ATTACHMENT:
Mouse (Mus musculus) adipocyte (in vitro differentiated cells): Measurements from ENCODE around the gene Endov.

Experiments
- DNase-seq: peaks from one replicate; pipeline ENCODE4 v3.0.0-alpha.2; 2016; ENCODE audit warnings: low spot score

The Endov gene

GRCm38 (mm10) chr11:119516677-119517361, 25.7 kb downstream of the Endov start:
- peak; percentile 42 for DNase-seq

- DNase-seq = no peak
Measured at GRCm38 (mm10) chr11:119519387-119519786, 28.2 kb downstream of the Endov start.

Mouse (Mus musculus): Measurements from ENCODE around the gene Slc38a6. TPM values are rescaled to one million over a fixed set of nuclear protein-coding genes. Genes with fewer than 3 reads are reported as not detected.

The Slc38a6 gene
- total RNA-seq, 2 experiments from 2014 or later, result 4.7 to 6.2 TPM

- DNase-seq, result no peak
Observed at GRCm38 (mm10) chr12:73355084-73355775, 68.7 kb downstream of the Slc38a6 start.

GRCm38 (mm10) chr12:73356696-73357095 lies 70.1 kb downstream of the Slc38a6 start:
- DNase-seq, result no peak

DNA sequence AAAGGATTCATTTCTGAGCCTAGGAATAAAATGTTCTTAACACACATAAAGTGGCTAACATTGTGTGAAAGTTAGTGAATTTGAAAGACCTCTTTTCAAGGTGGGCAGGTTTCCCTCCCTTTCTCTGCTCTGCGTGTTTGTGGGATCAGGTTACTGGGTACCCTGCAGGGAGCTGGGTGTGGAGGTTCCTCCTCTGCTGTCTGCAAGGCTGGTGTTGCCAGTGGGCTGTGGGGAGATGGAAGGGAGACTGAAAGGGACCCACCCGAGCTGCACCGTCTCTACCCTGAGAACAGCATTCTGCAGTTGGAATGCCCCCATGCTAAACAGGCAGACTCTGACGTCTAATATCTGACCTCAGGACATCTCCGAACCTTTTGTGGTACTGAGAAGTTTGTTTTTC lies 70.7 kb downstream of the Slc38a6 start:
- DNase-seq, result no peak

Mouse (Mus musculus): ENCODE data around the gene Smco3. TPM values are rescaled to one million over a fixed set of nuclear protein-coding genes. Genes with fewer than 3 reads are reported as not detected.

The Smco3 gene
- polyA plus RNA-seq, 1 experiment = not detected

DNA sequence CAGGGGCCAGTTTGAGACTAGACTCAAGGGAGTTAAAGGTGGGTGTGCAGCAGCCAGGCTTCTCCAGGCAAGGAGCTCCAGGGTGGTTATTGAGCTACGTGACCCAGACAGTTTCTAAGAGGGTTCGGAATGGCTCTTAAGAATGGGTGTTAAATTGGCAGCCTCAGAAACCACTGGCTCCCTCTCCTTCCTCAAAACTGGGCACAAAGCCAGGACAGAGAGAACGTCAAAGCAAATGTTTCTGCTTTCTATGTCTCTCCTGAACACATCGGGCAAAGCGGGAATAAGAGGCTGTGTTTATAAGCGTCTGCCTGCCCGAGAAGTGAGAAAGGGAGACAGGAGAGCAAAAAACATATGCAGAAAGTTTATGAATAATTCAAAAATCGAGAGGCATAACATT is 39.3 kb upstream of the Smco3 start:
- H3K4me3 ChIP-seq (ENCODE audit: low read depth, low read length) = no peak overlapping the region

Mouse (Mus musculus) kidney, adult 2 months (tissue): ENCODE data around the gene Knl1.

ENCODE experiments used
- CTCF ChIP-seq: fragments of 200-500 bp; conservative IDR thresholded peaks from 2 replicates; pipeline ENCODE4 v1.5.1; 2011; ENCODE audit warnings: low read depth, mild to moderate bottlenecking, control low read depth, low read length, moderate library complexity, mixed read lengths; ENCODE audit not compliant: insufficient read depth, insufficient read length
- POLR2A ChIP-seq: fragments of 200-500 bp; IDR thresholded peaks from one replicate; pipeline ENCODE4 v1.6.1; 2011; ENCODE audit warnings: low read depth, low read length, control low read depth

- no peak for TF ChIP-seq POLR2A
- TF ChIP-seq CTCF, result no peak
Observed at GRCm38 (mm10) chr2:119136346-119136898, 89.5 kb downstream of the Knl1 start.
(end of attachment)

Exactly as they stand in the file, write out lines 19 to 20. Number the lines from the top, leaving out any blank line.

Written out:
The Smco3 gene
- polyA plus RNA-seq, 1 experiment = not detected